Jika kita percaya bahwa senyum adalah ibadah—dan salah satu bentuk ekspresi jiwa manusia yang paling tulus, apakah kita bersedia membagikan senyuman bagi anak-anak Indonesia yang saat ini masih belum dapat merasakan indahnya berbagi senyum?

Sebuah organisasi nirlaba, SmileTrain, telah mencoba melakukan hal ini—satu senyum setiap kali.

Bermitra dengan ahli bedah plastik dan rumah sakit di berbagai negara di dunia, mereka memberikan operasi gratis bagi anak-anak berbibir sumbing. Hanya dibutuhkan waktu 45 menit agar anak-anak ini dapat tersenyum kembali. Organisasi ini pula yang telah memungkinkan operasi gratis untuk adik Naila di Banten, sehingga gadis mungil ini dapat tersenyum kembali, dan menikmati tumbuh-kembang yang lebih baik.

Bulan ini, saya ingin mengajakmu berbagi senyum dengan anak-anak Indonesia—atau bahkan anak-anak di seluruh dunia.

SmileTrain selalu membuka kesempatan untukmu yang hendak mendanai operasi bibir sumbing di sini. Kamu juga bisa membaca berbagai cerita mengenai orang-orang di seluruh dunia yang telah terbebas dari bibir sumbing di sini.

Atau, kamu juga dapat berdonasi lewat senyumanmu di sini. Untuk setiap foto dirimu yang sedang tersenyum dengan menggunakan hashtag #berbagisenyum, Listerine®—bekerja sama dengan SmileTrain, akan meneruskan senyumanmu; membawanya ke wajah anak-anak Indonesia berbibir sumbing agar mereka juga dapat membagi senyumnya denganmu.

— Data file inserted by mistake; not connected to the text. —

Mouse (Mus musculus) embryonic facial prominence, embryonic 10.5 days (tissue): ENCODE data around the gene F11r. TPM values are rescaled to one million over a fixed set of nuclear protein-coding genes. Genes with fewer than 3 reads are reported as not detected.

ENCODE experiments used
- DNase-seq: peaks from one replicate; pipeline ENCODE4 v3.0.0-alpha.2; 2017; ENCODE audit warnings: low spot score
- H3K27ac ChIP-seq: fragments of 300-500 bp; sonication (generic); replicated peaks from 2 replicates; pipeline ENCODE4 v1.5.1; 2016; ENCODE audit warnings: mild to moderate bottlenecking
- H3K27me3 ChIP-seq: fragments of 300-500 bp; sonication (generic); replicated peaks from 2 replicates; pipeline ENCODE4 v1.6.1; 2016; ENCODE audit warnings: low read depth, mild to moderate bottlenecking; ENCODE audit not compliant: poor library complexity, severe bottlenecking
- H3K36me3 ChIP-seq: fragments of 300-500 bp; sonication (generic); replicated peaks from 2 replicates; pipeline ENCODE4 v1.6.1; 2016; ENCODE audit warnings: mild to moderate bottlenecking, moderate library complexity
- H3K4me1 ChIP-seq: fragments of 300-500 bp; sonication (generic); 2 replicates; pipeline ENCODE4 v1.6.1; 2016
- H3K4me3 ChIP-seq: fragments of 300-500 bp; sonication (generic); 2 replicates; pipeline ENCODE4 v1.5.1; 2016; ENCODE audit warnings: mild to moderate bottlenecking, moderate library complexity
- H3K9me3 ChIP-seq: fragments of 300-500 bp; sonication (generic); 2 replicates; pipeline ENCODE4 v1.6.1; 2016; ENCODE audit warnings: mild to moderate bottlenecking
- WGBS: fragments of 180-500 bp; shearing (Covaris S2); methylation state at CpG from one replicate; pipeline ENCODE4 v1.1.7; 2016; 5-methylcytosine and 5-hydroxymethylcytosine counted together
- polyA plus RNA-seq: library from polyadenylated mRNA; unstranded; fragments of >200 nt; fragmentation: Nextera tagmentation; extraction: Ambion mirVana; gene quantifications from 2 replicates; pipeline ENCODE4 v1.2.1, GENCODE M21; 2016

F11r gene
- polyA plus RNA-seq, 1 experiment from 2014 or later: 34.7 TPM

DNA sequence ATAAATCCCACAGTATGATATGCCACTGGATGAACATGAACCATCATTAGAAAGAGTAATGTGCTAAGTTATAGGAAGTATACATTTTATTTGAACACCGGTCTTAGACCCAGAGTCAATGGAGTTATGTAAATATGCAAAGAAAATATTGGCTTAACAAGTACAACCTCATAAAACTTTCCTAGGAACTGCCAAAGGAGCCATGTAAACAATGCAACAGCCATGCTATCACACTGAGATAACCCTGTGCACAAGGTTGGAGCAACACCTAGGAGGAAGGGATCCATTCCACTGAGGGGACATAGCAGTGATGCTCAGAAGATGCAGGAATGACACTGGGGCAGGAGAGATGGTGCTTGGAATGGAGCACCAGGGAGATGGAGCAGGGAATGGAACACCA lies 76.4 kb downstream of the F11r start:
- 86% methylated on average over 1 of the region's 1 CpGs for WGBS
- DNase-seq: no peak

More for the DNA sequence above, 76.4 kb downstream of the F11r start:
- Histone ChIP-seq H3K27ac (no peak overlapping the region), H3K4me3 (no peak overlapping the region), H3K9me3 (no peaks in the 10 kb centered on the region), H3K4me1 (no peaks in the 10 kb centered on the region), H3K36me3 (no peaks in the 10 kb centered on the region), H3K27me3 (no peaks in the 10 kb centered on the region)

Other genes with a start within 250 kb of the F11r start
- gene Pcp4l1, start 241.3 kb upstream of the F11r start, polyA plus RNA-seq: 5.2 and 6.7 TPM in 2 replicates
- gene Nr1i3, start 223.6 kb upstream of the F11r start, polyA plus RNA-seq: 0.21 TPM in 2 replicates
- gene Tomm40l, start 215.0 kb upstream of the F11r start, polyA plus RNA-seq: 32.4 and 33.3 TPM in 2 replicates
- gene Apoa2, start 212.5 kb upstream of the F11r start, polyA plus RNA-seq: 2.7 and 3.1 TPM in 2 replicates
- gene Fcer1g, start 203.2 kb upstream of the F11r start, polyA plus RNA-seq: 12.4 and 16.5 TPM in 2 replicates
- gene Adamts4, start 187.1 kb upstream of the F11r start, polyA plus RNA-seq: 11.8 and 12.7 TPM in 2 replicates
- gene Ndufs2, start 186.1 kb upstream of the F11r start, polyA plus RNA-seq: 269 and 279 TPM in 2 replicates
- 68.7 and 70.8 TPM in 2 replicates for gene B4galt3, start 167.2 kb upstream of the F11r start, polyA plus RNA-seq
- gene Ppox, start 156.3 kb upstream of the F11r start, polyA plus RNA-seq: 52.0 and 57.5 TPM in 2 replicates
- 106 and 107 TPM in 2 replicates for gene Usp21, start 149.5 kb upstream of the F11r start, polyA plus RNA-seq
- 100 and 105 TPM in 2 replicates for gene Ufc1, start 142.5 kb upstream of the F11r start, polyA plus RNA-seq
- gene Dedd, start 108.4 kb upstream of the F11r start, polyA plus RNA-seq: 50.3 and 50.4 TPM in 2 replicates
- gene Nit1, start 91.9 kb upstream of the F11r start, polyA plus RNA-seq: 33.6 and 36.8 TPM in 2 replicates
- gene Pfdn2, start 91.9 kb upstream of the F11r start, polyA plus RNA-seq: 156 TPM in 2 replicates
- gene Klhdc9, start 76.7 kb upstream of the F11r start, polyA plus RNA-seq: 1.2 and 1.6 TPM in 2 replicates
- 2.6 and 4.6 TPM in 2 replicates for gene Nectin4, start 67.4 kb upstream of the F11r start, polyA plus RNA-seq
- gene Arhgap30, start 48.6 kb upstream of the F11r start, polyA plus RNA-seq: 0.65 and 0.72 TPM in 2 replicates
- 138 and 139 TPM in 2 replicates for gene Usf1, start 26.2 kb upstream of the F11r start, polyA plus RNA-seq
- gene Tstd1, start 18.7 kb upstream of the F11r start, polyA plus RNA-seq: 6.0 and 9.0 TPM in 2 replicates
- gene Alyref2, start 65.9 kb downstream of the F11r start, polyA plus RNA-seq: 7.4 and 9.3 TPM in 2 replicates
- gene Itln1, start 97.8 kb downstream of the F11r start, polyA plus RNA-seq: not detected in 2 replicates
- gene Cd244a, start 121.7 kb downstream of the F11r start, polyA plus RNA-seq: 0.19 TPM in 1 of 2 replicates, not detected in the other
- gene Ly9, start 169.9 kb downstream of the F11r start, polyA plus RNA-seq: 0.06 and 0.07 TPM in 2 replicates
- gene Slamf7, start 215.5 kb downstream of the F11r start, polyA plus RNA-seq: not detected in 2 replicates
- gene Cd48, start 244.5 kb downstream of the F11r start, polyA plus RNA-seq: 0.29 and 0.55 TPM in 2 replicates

Karena jika senyum adalah pembuka bagi banyak kenangan manis dalam hidup kita, bukankah kenangan manis akan selalu lebih indah ketika dibagi?

Screen Shot 2016-04-03 at 7.01.55 PM

www.berbagisenyum.co.id
#berbagisenyum
@ListerineID

*)Listerine® juga memiliki varian Listerine Zero, yang bebas alkohol.

 

Stranded in Almaty | 4. Souls

That evening, after spending some time at Medeu, I found myself stranded in a cafe—eating some cheeseburgers and sipping Georgia wine with Zhamilya, Alex, Jim, and Sean. Suddenly Alex asked, “Hanny, is it just you—or Indonesians are all very happy people?” I have heard this kind of comment quite often since my very first day in Almaty. People were asking why I was always smiling and laughing. I didn’t realize it, really. And I didn’t realize that people actually notice. I’d like to take that as a compliment, and I’d like to say that I think, Indonesians are a bunch of naturally happy and friendly people. Aren’t we? 🙂